Which? warns of exploding washing machine doors

There have been hundreds of cases of glass doors on washing machines ‘exploding’, according to a new report.

An investigation by Which? claims to have uncovered 280 reports of washing machine, washer-dryer and tumble-dryer glass doors cracking or shattering.

While occurring across a range of big- and minor-name brands, Beko, it said, was the main offender, with 115 (41 per cent) cases involving the appliance manufacturer. This far outweighed the next big brand, Hotpoint, with 10 per cent.

Which? estimated that the number of Beko cases was much higher than the brand’s market share, which is between 10 and 20 per cent.

Which? said that when it asked why this was happening, Beko commented that it “happens from time to time” across all products and brands. Beko is quoted as saying: “The issue is extremely rare – out of more than three million washing machines sold by Beko since 2010, there have been 115 reported incidents, less than 0.003 per cent.”

Incidents reported to Which? dated back as far as 2010 and didn’t follow any particular pattern, with some exploding after a handful of uses and others after several years. The majority of occurrences involved washing machines.

Experts that Which? spoke to suggested that these incidents were likely to have been due to a combination of factors, rather than a single cause.

They said that potential causes could be hard items being put in the wash, such as coins, keys, nails or belt buckles, which can hit the glass door at high speed and weaken it over time.

They also said that over- or under-filling a washing machine could put excessive pressure on the glass door.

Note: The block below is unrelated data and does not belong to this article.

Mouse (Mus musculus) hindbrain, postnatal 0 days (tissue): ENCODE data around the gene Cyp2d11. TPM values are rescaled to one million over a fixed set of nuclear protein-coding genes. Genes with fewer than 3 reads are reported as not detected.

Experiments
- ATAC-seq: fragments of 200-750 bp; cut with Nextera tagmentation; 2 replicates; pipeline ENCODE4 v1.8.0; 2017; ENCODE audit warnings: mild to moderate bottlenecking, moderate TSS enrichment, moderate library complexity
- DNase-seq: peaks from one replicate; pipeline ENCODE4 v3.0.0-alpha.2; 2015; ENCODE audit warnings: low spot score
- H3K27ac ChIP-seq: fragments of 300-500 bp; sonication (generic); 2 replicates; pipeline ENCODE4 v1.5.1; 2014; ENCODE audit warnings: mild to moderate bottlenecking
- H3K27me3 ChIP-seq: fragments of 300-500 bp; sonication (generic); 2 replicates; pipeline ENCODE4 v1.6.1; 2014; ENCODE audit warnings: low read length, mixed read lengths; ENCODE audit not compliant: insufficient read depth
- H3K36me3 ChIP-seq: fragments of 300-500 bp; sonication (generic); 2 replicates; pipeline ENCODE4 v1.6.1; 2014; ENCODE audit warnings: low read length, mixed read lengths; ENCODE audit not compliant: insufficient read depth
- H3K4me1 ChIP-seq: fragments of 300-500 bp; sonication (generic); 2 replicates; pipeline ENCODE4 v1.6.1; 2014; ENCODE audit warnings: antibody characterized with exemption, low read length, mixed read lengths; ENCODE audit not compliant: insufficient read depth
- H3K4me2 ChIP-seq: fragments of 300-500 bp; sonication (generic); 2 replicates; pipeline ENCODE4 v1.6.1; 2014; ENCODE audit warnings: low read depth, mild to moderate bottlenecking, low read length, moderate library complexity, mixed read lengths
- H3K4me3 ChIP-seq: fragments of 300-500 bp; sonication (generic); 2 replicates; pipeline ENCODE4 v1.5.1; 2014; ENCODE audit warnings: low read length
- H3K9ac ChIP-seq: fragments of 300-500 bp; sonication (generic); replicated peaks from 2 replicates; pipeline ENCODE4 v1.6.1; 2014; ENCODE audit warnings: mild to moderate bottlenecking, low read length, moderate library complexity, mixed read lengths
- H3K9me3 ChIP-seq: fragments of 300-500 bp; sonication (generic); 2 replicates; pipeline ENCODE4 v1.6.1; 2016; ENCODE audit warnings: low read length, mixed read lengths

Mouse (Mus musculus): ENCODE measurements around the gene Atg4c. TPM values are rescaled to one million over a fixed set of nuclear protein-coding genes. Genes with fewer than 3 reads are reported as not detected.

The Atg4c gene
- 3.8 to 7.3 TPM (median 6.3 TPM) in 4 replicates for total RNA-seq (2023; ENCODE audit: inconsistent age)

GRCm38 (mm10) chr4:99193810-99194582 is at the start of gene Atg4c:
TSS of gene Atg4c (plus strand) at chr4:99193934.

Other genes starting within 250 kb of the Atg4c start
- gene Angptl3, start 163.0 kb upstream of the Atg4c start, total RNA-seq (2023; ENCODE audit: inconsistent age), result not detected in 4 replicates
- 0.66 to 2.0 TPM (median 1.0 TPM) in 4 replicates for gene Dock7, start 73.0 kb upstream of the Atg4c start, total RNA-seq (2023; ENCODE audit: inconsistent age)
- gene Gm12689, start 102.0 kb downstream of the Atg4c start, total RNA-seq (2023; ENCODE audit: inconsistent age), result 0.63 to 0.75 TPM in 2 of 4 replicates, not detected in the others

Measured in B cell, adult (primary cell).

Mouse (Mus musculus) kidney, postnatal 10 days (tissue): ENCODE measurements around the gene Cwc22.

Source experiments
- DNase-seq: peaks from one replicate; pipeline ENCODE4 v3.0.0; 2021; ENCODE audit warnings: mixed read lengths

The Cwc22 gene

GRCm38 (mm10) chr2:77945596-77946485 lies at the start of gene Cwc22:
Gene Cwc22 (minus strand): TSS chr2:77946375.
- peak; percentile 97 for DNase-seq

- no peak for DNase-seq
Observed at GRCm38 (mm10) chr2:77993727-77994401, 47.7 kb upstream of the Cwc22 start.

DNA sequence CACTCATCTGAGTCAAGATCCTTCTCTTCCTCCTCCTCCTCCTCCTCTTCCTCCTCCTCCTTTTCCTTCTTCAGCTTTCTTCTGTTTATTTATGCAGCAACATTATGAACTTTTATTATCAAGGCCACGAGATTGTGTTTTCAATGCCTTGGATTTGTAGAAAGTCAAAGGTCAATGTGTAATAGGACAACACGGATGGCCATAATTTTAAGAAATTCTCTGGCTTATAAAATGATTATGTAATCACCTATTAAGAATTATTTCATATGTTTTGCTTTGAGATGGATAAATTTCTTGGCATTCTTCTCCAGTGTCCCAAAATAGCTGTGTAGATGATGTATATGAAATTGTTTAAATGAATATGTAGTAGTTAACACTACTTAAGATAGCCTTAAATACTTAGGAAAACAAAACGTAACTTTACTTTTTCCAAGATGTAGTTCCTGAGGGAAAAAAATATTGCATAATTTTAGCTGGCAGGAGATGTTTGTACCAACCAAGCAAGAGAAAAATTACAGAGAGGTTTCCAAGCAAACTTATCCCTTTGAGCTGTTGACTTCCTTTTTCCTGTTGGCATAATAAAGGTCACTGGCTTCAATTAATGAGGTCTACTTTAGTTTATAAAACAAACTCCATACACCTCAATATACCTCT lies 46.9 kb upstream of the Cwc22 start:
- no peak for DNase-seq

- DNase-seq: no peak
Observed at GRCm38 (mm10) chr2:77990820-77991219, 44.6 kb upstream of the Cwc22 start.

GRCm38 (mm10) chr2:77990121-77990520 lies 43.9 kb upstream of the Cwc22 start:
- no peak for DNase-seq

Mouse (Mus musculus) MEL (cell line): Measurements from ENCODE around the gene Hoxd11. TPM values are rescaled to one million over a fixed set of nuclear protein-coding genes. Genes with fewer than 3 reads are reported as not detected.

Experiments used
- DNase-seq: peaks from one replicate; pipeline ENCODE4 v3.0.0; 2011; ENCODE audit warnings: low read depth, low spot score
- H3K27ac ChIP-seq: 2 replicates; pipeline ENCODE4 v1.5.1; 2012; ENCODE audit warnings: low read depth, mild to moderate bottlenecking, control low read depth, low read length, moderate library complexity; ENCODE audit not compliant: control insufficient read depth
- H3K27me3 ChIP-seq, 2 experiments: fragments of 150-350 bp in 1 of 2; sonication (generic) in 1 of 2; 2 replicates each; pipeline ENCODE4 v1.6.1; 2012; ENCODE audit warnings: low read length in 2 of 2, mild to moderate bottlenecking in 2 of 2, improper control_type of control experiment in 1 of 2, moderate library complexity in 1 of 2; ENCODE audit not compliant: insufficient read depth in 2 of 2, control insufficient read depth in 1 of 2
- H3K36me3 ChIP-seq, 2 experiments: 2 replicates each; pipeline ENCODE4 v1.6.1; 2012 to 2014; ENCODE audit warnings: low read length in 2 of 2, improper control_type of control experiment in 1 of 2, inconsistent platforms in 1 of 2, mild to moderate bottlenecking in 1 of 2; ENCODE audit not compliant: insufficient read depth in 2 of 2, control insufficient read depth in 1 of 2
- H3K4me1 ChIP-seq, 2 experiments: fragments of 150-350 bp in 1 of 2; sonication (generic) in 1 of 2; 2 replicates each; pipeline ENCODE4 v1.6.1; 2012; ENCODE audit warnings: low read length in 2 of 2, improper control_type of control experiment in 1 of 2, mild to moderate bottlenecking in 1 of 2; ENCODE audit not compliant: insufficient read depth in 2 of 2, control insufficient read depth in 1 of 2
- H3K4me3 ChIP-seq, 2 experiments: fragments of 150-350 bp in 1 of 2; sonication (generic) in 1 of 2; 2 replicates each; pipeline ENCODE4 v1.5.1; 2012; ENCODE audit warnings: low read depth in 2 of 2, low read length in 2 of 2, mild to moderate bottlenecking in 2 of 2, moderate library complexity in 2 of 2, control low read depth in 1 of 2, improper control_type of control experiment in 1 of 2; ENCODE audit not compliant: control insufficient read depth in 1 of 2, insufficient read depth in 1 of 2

It was suggested that another cause of the shattering doors could be the changes in washing machine door sizes. In recent years, machine doors have been getting bigger as a result of increasing drum sizes. The Which? experts said a larger door is more prone to being struck by hard objects in the machine. The larger surface area, they said, also makes the glass more likely to break if hit.

Higher spin speeds, which have been a trend over the past six or seven years, could also cause items to hit the door with greater impact, Which? claimed.

Some other big-name brands included in the reports were Indesit and Zanussi.

When contacted by ERT for further comment, a Beko spokesman said: “Safety is our first priority. While we are taking this matter very seriously, it is important to emphasise that this issue is extremely rare. Out of more than three million washing machines sold by Beko since 2010, only a small percentage experience any issue. Which? themselves recognise that instances of washing machine glass smashing are ‘extremely slim’.

“It is, however, difficult for us to comment on Which?’s research, as until today we have not been made aware of their methodology and haven’t been given access to their data. At first examination, the research methodology used appears to be far from robust and has therefore painted a misleading and inaccurate picture of an issue that in reality is extremely rare. We hope it does not cause unwarranted concern among the millions of happy Beko customers who have safe products.

“The glass used in all Beko washing machines adheres to strict European standards to ensure that, in the unlikely event that it does break, it breaks safely into pieces with rounded edges, regardless of their shape, meaning there are no risk of cuts. We note that the Which? report does not identify any cases where injuries have occurred.

“We advise customers to adhere to the maximum load amount for their particular washing machine. Exceeding this maximum can, on the rare occasion, increase pressure within the drum and put excess strain on the glass. As a general rule, a machine should never be loaded more than two-thirds of its maximum.”